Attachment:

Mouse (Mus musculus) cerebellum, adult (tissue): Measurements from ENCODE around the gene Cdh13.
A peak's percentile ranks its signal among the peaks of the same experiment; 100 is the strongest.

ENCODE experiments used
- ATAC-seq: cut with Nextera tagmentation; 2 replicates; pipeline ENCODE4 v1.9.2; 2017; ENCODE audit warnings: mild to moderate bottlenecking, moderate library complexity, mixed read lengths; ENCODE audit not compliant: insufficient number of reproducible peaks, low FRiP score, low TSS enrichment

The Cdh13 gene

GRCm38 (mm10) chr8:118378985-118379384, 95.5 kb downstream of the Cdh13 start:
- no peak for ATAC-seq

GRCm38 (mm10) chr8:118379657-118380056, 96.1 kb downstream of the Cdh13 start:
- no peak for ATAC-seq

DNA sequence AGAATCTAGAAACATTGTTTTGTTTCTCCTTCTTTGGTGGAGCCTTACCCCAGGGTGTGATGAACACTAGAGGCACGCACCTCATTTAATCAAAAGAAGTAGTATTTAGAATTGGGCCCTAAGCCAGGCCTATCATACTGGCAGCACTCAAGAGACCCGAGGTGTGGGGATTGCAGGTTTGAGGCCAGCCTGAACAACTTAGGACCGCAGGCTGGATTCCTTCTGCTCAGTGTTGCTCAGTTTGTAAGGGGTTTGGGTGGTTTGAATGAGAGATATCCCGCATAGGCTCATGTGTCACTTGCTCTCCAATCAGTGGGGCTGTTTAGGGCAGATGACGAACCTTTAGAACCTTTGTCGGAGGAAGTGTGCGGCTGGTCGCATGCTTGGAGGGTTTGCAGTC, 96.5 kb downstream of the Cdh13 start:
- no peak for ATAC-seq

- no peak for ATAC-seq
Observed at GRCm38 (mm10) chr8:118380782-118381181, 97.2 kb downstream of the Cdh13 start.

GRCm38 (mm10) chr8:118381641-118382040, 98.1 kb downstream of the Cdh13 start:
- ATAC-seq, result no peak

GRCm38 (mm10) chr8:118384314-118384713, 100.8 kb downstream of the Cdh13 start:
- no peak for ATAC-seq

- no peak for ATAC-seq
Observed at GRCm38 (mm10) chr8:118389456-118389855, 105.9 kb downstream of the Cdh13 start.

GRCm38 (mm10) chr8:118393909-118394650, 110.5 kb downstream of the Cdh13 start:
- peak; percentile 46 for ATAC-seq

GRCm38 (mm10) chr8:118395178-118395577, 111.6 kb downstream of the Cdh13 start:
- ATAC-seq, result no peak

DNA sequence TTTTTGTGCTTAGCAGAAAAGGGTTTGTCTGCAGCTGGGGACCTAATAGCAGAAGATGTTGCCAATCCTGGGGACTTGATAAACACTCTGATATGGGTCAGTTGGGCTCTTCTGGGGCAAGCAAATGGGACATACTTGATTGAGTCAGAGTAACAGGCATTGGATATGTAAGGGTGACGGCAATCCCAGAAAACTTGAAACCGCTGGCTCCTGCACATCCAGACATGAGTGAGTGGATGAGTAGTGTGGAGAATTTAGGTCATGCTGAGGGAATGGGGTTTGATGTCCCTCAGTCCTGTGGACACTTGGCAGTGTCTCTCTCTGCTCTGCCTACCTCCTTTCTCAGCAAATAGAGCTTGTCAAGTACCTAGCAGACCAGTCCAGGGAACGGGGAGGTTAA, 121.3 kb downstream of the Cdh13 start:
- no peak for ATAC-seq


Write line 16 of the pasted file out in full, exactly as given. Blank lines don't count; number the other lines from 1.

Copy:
GRCm38 (mm10) chr8:118384314-118384713, 100.8 kb downstream of the Cdh13 start: